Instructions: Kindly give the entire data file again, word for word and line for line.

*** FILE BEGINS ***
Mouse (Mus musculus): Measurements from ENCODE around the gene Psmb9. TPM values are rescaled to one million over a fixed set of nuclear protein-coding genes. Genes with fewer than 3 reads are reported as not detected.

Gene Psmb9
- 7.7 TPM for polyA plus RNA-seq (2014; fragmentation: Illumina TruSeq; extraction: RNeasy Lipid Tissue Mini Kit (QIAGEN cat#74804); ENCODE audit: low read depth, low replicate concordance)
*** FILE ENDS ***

Mouse (Mus musculus): Measurements from ENCODE around the gene Psmb9. TPM values are rescaled to one million over a fixed set of nuclear protein-coding genes. Genes with fewer than 3 reads are reported as not detected.

Gene Psmb9
- 7.7 TPM for polyA plus RNA-seq (2014; fragmentation: Illumina TruSeq; extraction: RNeasy Lipid Tissue Mini Kit (QIAGEN cat#74804); ENCODE audit: low read depth, low replicate concordance)